A total of 130 subjects (80% of eligible) were assigned to each medication regimen. Of the subjects whose parents initially choose to remain IN, 84/167 were assigned to F/M, and 46/93 whose parents remained OUT were assigned to F/M. F/M and K/M groups did not differ in mean age, weight, gender, race, ASA class, time from last oral intake, fracture location, or presedation medications (Table 1). The 66 patients meeting eligibility criteria but not enrolled because of lack of parental consent or videotaping resources at the time of presentation did not differ from study subjects by mean age, sex, race, fracture location, or frequency of successful reduction.
There were no differences between groups (F/M vs K/M) for mean parental ratings of subjects' usual anxiety (5.90 ± 2.70 vs 5.61 ± 2.53; P = .36) or ability to handle pain (6.09 ± 3.11 vs 6.29 ± 2.58; P = .58), mean OSBD–R scores during iv insertion (1.01 ± 1.34 vs .89 ± 1.26;P = .66) or presedation (.28 ± .59 vs .20 ± .38; P = .26), or in mean parental self-estimates of usual anxiety (5.94 ± 2.87 vs 5.70 ± 2.72;P = .47), ability to handle pain (6.52 ± 3.24 vs 6.98 ± 2.80; P = .21), anxiety about reduction (6.43 ± 3.14 vs 6.45 ± 3.11; P = .99), or pain expected in subject during reduction (7.44 ± 2.77 vs 6.90 ± 2.99; P = .14). K/M subjects, however, had lower mean presedation FAS scores compared with F/M subjects (0.65 ± .27 vs 0.71 ± .21; P = .03).
During reduction, K/M subjects had lower OSBD–R scores than did F/M subjects (1.08 ± 1.12 vs 2.70 ± 2.16; P≤ .0001) (Fig 1). Parental ratings of subjects' pain (P = .004) and anxiety (P = .02) also were lower (Table 2). Parents' location (original intent, IN vs OUT) was not related to mean reduction OSBD–R scores (1.73 ± .15 vs 1.80 ± .23; P = .81) or parental VAS estimates of subjects' reduction pain (4.82 ± .30 vs 4.86 ± .44; P = .94) or anxiety (4.73 ± .28 vs 5.13 ± .42; P = .43). At discharge, for F/M versus K/M, FAS scores (.38 ± .27 vs .36 ± .27;P = .56), OSBD–R scores (.21 ± .56 vs .28 ± .57; P = .36) and subjects' anxiety (3.87 ± 3.04 vs 4.19 ± 3.20; P = .48) did not differ between groups.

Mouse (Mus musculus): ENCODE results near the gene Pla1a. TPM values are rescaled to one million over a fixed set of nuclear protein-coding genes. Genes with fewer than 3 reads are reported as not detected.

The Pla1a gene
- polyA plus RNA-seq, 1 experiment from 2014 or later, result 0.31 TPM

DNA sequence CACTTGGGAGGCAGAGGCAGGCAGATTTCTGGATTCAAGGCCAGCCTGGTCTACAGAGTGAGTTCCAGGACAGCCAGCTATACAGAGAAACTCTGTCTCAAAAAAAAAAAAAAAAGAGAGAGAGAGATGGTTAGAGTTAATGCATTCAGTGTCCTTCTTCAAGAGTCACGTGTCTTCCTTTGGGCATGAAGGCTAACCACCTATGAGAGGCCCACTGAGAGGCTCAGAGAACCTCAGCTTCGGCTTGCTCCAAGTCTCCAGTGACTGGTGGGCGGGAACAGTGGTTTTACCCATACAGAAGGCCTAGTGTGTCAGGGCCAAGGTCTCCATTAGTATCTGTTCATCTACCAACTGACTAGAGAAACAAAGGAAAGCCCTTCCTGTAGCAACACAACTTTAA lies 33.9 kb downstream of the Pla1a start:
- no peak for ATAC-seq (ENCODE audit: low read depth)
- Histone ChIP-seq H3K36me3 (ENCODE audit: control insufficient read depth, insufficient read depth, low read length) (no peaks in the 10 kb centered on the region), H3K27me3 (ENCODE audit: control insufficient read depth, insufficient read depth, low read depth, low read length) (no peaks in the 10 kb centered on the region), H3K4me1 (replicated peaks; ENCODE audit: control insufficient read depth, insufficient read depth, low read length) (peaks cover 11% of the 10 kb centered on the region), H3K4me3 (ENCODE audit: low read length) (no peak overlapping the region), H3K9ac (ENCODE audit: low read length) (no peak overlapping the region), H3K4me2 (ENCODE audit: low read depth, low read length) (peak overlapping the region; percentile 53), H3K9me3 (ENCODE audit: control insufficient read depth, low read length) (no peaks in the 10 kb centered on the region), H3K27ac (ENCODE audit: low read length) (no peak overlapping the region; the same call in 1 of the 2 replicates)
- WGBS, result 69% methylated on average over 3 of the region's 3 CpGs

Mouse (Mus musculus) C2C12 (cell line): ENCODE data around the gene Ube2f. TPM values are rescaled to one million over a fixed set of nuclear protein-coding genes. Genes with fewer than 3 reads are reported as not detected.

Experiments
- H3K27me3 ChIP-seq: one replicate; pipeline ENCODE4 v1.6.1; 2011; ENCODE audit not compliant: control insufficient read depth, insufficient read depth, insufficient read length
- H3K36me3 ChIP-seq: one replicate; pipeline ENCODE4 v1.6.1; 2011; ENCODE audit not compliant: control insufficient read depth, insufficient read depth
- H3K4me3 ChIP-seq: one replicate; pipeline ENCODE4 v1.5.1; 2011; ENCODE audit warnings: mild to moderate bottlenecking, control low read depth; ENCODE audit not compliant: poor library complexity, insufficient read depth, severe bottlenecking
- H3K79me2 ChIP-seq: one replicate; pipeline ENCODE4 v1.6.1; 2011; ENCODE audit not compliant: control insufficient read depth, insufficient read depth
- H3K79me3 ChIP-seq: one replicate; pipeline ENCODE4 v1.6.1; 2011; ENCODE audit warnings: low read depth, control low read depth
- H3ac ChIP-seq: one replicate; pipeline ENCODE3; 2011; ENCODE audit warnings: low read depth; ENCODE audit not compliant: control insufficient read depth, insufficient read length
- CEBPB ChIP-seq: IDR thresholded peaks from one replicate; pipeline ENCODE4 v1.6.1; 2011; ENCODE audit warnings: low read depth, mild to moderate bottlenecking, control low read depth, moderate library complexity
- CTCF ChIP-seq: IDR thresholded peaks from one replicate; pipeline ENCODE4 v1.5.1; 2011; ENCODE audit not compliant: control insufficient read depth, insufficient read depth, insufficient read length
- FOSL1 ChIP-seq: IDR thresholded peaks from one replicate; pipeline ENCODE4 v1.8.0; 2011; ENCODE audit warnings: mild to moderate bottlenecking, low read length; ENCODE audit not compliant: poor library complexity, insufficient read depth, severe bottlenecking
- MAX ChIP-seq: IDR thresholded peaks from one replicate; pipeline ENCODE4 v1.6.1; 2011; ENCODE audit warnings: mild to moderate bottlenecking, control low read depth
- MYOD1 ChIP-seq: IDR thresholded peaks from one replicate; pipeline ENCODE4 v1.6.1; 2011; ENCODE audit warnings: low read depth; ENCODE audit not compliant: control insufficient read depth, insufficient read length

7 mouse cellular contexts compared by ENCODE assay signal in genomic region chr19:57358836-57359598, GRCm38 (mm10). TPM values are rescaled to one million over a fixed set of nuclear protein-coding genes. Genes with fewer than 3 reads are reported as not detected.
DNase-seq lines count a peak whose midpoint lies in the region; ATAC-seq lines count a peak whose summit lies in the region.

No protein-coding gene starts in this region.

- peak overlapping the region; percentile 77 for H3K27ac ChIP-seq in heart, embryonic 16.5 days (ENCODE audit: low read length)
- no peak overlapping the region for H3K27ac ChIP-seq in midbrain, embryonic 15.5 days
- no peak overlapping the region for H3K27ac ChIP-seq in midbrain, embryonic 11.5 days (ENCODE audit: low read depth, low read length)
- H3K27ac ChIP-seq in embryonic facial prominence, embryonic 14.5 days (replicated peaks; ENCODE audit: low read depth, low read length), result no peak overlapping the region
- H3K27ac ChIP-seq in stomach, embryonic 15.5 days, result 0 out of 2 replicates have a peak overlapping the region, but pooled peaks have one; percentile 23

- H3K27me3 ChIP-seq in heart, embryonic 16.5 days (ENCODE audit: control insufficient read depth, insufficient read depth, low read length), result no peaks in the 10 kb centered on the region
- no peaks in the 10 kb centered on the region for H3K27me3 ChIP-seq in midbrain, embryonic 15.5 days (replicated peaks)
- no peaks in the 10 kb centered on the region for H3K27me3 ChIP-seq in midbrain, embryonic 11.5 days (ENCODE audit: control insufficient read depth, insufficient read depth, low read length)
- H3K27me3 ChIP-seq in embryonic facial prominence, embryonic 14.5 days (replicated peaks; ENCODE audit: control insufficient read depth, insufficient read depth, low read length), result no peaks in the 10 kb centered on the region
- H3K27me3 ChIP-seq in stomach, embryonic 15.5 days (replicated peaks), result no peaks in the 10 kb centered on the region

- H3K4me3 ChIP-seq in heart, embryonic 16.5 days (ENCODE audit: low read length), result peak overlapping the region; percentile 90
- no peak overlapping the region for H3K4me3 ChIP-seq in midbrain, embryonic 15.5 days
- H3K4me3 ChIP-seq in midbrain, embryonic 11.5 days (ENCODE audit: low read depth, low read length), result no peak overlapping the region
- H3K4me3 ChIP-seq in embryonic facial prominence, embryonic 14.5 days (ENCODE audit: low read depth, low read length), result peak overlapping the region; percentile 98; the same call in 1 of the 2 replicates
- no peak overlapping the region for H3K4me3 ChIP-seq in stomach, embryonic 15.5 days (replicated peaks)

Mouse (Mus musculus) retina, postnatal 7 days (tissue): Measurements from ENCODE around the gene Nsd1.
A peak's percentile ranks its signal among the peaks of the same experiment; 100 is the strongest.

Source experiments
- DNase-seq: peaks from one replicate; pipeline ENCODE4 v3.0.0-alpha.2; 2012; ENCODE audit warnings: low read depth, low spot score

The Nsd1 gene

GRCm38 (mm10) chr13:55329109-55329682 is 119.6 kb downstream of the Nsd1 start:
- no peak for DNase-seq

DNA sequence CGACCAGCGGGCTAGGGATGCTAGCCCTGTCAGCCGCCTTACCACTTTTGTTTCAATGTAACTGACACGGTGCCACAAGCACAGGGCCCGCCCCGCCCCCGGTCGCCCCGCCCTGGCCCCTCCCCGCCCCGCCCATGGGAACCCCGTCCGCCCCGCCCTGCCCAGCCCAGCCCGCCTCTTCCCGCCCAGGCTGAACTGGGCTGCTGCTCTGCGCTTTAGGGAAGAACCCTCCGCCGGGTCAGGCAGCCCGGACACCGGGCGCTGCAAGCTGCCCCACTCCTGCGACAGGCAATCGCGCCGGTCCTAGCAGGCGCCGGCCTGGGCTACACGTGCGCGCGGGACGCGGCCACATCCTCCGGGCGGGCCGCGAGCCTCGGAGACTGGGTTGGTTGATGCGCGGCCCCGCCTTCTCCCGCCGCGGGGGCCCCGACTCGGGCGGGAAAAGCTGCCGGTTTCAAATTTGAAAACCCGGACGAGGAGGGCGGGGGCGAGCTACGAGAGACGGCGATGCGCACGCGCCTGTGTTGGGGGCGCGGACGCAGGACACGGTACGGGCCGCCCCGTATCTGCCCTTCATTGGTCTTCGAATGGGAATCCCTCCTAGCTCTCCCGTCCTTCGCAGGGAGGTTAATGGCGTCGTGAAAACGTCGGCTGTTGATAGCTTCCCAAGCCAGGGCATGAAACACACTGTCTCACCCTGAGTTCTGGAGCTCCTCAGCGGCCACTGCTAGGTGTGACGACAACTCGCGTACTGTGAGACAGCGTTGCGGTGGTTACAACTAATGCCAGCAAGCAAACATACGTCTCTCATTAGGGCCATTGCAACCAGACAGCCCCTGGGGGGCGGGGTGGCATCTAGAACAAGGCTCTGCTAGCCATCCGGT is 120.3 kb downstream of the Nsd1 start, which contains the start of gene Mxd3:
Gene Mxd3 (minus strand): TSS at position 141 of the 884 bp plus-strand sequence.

To guard against the possibility that these results were attributable to an imbalance between the groups at baseline, a series of analyses of covariance were performed. For each efficacy outcome measure, parallel baseline measures were used as covariates (eg, for OSBD–R scores during reduction, OSBD–R scores during baseline were used as covariates). Because parental choice of location was used as a randomization stratum, this also was included in the model. None of theP values resulting from these analyses differed from those of the original t tests. These models were then augmented by including the baseline FAS and parental expectation of the subjects' pain because each of these variables appeared to favor the K/M group at baseline. Again, there were only trivial changes in the Pvalues.
Reduction was accomplished in all but one K/M subject and 3 F/M subjects. Deep sedation occurred in 87% of F/M and 89% of K/M subjects. No subject reached general anesthesia. Complete amnesia for the procedure occurred in 85% of F/M and 87% of K/M subjects (Table 3). Orthopedic surgeons favored K/M (P ≤ .0001) (Table 3). Three F/M subjects received ketamine for successful reduction and 1 K/M subject required general anesthesia. Nine F/M and 10 K/M subjects had intraoperative pinning for fracture stabilization. Time for induction of sedation was equivalent between groups, but recovery was shorter for the F/M group (Table 3).
Mean first reduction dose for fentanyl was 1.58±.66 μg/kg and for ketamine was 1.05 ± .52 mg/kg. Mean total dose administered for all reduction attempts of fentanyl was 1.97 ± .85 μg/kg and for ketamine was 1.76 ± .73 mg/kg. Before first reduction attempts, more midazolam was administered to F/M than to K/M subjects (.15 ± .07 vs .11 ± .06 mg/kg; P = .0001). More midazolam also was administered to F/M than to K/M subjects in total dose (.17 ± .08 vs .13 ± .07 mg/kg; P = .0001).